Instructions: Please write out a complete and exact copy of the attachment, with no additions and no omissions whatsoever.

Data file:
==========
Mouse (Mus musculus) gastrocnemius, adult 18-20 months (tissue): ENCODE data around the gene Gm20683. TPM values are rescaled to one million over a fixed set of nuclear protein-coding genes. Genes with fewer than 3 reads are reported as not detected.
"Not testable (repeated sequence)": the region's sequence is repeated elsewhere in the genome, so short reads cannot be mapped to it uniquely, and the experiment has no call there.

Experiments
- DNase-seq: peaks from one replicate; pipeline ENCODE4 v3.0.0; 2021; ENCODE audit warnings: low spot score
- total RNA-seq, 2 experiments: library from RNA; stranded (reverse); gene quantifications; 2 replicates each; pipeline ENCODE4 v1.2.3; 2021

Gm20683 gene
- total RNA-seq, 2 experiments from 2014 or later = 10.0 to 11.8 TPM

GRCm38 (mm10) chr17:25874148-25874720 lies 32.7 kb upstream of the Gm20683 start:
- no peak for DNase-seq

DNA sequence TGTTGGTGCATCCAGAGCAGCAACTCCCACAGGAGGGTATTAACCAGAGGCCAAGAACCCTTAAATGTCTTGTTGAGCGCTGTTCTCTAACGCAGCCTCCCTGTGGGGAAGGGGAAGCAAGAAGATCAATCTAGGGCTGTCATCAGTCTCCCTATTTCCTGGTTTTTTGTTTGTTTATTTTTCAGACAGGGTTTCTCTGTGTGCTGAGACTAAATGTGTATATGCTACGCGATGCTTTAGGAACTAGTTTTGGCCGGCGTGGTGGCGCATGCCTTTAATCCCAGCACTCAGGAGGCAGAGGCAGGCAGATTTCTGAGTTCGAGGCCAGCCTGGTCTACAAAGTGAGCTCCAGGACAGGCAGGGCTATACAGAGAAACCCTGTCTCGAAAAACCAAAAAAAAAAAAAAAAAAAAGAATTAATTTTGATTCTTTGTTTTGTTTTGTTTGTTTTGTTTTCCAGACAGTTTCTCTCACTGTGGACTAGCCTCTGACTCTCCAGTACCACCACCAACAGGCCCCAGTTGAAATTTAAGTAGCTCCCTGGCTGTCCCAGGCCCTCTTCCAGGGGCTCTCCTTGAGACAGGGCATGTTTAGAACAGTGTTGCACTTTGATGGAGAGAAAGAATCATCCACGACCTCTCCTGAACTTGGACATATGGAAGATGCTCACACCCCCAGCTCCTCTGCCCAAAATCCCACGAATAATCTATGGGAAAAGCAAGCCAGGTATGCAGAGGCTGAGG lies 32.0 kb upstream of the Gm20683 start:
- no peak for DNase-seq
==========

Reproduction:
Mouse (Mus musculus) gastrocnemius, adult 18-20 months (tissue): ENCODE data around the gene Gm20683. TPM values are rescaled to one million over a fixed set of nuclear protein-coding genes. Genes with fewer than 3 reads are reported as not detected.
"Not testable (repeated sequence)": the region's sequence is repeated elsewhere in the genome, so short reads cannot be mapped to it uniquely, and the experiment has no call there.

Experiments
- DNase-seq: peaks from one replicate; pipeline ENCODE4 v3.0.0; 2021; ENCODE audit warnings: low spot score
- total RNA-seq, 2 experiments: library from RNA; stranded (reverse); gene quantifications; 2 replicates each; pipeline ENCODE4 v1.2.3; 2021

Gm20683 gene
- total RNA-seq, 2 experiments from 2014 or later = 10.0 to 11.8 TPM

GRCm38 (mm10) chr17:25874148-25874720 lies 32.7 kb upstream of the Gm20683 start:
- no peak for DNase-seq

DNA sequence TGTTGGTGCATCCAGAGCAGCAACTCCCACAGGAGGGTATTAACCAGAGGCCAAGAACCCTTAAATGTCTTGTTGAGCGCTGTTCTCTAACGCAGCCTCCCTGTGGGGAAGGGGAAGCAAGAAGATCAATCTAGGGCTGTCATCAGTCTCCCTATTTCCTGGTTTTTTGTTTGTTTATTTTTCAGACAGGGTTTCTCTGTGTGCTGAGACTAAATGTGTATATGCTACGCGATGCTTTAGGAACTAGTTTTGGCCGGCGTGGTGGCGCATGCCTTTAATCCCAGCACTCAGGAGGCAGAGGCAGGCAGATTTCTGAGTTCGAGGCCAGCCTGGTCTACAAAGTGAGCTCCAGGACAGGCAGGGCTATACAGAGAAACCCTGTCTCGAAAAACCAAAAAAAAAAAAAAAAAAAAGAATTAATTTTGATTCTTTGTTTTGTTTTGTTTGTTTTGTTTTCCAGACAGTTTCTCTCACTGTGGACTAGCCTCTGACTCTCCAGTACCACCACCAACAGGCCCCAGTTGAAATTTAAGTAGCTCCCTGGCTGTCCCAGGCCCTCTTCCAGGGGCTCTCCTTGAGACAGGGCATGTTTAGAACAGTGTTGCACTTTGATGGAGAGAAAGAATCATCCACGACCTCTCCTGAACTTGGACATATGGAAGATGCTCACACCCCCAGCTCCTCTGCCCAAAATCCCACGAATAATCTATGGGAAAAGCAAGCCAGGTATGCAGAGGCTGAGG lies 32.0 kb upstream of the Gm20683 start:
- no peak for DNase-seq